The Play:5 from Sonos

Ask me what ONE thing I would recommend for every household and the answer would be simple: wireless speakers. Wireless speakers are, for me, an essential piece of kit for music lovers and I am almost evangelical when I talk to friends about them. Whether it’s portable Bluetooth devices to higher-end Wi-Fi systems from the likes of Denon and Samsung, there is scope for every budget. For me it has to be Sonos; a company that’s been doing multi-room wireless audio for more than a decade.sonosblog2

The Play:5 replaces the oldest model in the Sonos lineup and is a completely redesigned speaker. It features a number of new technologies that Sonos expects to set the tone for many of its products henceforth. The speaker comes with six drivers – one more than the original model – three tweeters, and three mid-woofers, all designed and custom-built. Aesthetically, it looks better too, having changed the metal grill for polycarbonate, and can be placed in three different configurations: horizontally, or vertically with the controls set to either left or right.

Sonos speakers have always impressed me by giving me the ability to crank up the volume without any kind of distortion and Sonos say that the Play:5 will push that even further.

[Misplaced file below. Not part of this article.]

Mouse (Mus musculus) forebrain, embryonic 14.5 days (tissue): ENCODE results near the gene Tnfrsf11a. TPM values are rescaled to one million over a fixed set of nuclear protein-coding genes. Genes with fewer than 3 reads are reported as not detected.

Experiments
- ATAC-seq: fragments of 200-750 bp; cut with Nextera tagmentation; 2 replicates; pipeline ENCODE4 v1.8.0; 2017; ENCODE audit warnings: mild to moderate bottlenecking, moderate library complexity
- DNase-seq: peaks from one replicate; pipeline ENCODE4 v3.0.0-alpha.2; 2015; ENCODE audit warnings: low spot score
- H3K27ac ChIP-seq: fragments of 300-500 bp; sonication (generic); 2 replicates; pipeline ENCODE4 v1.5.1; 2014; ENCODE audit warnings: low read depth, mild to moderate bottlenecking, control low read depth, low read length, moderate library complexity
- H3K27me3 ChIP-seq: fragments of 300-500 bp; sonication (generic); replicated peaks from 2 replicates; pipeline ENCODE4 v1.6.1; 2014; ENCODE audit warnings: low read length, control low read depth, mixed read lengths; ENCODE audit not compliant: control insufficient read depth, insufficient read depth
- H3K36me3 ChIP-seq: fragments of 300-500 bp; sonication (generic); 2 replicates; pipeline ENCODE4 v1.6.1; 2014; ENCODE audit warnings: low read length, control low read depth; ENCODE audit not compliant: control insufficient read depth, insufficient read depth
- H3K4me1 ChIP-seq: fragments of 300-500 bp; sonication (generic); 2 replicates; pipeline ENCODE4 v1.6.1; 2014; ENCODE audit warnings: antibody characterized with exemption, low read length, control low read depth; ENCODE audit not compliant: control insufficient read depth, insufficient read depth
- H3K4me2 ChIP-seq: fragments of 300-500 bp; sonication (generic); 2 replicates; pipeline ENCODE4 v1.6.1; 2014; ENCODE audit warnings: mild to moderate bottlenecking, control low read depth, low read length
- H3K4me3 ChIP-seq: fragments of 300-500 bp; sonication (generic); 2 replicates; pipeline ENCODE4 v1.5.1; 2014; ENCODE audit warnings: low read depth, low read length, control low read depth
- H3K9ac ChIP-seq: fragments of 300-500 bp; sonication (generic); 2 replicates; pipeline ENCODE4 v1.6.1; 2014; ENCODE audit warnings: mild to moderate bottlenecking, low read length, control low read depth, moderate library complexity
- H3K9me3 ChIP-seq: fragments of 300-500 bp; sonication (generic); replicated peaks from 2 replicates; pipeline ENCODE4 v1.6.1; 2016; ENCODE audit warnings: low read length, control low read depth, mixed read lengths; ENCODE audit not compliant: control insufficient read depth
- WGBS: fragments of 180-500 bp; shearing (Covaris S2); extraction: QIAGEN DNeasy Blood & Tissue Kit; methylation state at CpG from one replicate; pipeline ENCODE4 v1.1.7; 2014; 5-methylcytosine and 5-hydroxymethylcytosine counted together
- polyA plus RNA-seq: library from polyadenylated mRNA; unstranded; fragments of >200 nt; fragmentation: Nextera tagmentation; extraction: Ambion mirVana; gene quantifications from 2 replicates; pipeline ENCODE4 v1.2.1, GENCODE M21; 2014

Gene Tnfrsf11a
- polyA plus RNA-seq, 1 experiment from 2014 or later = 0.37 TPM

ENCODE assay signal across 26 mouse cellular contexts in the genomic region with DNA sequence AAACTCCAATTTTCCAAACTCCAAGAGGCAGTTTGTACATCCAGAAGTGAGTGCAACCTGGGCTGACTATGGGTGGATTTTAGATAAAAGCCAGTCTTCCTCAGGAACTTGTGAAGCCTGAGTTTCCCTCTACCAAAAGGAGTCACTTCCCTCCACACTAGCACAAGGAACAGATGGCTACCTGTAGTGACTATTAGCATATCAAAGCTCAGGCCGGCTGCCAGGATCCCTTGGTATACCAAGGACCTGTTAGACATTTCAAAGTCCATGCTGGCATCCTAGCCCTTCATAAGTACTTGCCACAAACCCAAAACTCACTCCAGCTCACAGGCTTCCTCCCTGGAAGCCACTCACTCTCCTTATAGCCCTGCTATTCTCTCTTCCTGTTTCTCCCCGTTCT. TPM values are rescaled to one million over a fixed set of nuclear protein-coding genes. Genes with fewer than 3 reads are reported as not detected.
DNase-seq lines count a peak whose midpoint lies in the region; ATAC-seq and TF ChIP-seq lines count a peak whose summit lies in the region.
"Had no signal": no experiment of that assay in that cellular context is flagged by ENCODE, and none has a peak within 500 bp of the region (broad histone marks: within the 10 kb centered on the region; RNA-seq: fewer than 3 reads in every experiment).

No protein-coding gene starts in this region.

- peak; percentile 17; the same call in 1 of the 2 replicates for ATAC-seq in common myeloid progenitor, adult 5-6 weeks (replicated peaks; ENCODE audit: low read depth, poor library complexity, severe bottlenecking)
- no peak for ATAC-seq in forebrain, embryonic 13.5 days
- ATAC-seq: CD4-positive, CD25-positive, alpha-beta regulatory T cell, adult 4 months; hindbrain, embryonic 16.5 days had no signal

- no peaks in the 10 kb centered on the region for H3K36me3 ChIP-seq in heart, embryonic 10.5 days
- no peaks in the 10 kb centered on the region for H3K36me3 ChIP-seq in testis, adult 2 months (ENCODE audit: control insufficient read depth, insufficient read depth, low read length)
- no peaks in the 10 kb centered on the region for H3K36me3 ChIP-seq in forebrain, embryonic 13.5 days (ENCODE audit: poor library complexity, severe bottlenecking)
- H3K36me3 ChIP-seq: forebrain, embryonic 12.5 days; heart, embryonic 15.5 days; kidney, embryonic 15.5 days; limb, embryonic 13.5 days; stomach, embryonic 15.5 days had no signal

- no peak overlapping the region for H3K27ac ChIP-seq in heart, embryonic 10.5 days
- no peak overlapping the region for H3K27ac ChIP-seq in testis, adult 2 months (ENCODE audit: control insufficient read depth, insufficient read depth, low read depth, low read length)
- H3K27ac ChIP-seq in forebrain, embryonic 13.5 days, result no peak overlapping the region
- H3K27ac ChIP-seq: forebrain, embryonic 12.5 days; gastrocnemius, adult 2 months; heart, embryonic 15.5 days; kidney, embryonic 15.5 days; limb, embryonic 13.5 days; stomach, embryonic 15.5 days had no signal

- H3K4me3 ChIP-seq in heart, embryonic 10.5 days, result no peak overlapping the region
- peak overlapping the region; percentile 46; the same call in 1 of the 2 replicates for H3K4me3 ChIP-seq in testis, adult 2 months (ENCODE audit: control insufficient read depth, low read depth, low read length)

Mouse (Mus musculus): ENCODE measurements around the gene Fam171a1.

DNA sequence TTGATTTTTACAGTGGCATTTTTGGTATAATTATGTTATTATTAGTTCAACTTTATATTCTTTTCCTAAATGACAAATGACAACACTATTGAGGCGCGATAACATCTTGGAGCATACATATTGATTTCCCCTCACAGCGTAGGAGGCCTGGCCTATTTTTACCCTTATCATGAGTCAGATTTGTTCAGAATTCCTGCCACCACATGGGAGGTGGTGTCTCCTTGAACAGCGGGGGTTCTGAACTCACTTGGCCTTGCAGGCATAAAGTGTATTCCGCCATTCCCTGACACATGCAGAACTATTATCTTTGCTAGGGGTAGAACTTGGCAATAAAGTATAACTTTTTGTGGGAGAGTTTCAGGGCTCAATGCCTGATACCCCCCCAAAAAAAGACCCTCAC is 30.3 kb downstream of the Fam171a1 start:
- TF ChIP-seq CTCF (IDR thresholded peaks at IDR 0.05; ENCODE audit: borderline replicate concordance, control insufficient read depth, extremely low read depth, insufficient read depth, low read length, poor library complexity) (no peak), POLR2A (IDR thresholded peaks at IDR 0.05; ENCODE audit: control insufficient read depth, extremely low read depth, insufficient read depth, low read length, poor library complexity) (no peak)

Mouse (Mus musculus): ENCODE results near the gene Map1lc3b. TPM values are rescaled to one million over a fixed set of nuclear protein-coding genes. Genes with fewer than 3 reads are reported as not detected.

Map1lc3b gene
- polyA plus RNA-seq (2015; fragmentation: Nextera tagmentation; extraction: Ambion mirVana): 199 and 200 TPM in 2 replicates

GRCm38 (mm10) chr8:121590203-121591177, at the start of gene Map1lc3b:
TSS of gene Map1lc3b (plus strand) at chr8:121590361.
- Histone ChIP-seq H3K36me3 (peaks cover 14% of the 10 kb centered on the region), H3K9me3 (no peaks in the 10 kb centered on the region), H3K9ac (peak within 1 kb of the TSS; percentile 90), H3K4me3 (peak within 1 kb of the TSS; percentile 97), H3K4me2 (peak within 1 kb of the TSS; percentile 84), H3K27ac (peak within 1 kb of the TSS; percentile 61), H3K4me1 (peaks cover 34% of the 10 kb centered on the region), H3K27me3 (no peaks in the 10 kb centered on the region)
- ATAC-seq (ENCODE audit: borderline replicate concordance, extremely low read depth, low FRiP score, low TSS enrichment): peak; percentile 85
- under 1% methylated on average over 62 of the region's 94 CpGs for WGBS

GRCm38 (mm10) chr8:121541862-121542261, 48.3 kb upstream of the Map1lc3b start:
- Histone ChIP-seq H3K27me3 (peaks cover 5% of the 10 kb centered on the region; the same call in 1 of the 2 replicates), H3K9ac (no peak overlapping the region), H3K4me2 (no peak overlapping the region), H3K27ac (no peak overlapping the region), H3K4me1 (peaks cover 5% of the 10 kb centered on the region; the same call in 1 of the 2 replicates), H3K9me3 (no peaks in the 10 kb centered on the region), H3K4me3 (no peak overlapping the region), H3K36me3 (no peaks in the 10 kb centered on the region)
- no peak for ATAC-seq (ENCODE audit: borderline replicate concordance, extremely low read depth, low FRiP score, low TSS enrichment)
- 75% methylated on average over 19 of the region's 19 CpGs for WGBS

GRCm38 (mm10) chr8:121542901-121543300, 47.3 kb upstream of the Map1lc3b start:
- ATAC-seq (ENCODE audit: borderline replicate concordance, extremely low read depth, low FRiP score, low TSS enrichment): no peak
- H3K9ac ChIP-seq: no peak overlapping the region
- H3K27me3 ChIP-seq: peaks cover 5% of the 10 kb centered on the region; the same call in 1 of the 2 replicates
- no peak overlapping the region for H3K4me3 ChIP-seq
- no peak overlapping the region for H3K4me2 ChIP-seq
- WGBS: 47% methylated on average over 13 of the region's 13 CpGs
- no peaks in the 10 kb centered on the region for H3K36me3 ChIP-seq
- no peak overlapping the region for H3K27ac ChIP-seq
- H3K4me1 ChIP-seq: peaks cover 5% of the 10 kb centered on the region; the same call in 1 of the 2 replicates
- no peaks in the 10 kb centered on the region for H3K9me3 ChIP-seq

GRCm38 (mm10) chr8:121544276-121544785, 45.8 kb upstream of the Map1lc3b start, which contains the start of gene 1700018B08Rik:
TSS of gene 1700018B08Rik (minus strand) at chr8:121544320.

Making that hardware sound even better is what’s behind Trueplay, their latest software update, that promises great things. It’s truly one of the most impressive things I’ve heard from the Sonos team. The idea of Trueplay is incredibly simple: making sure your speaker sounds amazing, no matter where it’s placed. Sure, most of us know that there are certain rules about where one should place a speaker for the best audio but, if you’re like me, you are never going to bother. As a result, speakers get stuck in corners, on shelves or (in this house) anywhere that The Things can’t reach. Obviously, that can directly affect the acoustics so even if you’re listening to an amazing speaker, the placement could still make the sound pretty awful, tinny even.

Trueplay utilises the microphone on an iPhone or iPad as a calibration tool to alter the settings on the speaker. No matter where you’ve placed the speaker/s you’ll hear it exactly the same way that Sonos intended. Trueplay has the ability to dramatically alter the sound, so whether your speaker is up against a wall or inside a cupboard, the sound will still be amazing, opening up placement options many of us wouldn’t have previously thought of.

Many consumer electronics companies hope to sell you items that you replace or upgrade every couple of years or so, but Sonos is interested in selling products that have future-proofing in mind. That’s why they are making Trueplay available across the entire product line, including the older, discontinued Play:5. It means that my three Sonos speakers are not on the road to being obsolete.